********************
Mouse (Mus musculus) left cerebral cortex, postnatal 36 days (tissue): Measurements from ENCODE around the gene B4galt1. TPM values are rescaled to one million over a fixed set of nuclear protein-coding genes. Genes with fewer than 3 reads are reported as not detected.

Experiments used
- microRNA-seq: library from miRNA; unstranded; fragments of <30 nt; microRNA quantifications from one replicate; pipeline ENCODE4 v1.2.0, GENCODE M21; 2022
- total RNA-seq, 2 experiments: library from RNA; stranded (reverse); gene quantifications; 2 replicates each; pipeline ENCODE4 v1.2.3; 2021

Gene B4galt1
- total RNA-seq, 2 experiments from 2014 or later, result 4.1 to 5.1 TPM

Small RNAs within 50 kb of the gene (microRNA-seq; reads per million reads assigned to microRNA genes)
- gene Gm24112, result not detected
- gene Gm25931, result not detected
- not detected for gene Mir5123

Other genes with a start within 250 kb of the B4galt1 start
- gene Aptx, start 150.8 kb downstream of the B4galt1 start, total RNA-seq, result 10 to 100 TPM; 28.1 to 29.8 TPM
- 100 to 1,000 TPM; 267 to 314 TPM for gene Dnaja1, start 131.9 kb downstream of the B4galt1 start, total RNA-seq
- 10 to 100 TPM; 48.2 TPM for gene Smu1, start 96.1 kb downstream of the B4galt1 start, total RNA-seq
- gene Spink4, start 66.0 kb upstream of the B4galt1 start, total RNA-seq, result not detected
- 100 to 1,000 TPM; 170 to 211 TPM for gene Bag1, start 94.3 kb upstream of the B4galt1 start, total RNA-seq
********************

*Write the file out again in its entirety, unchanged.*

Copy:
Mouse (Mus musculus) left cerebral cortex, postnatal 36 days (tissue): Measurements from ENCODE around the gene B4galt1. TPM values are rescaled to one million over a fixed set of nuclear protein-coding genes. Genes with fewer than 3 reads are reported as not detected.

Experiments used
- microRNA-seq: library from miRNA; unstranded; fragments of <30 nt; microRNA quantifications from one replicate; pipeline ENCODE4 v1.2.0, GENCODE M21; 2022
- total RNA-seq, 2 experiments: library from RNA; stranded (reverse); gene quantifications; 2 replicates each; pipeline ENCODE4 v1.2.3; 2021

Gene B4galt1
- total RNA-seq, 2 experiments from 2014 or later, result 4.1 to 5.1 TPM

Small RNAs within 50 kb of the gene (microRNA-seq; reads per million reads assigned to microRNA genes)
- gene Gm24112, result not detected
- gene Gm25931, result not detected
- not detected for gene Mir5123

Other genes with a start within 250 kb of the B4galt1 start
- gene Aptx, start 150.8 kb downstream of the B4galt1 start, total RNA-seq, result 10 to 100 TPM; 28.1 to 29.8 TPM
- 100 to 1,000 TPM; 267 to 314 TPM for gene Dnaja1, start 131.9 kb downstream of the B4galt1 start, total RNA-seq
- 10 to 100 TPM; 48.2 TPM for gene Smu1, start 96.1 kb downstream of the B4galt1 start, total RNA-seq
- gene Spink4, start 66.0 kb upstream of the B4galt1 start, total RNA-seq, result not detected
- 100 to 1,000 TPM; 170 to 211 TPM for gene Bag1, start 94.3 kb upstream of the B4galt1 start, total RNA-seq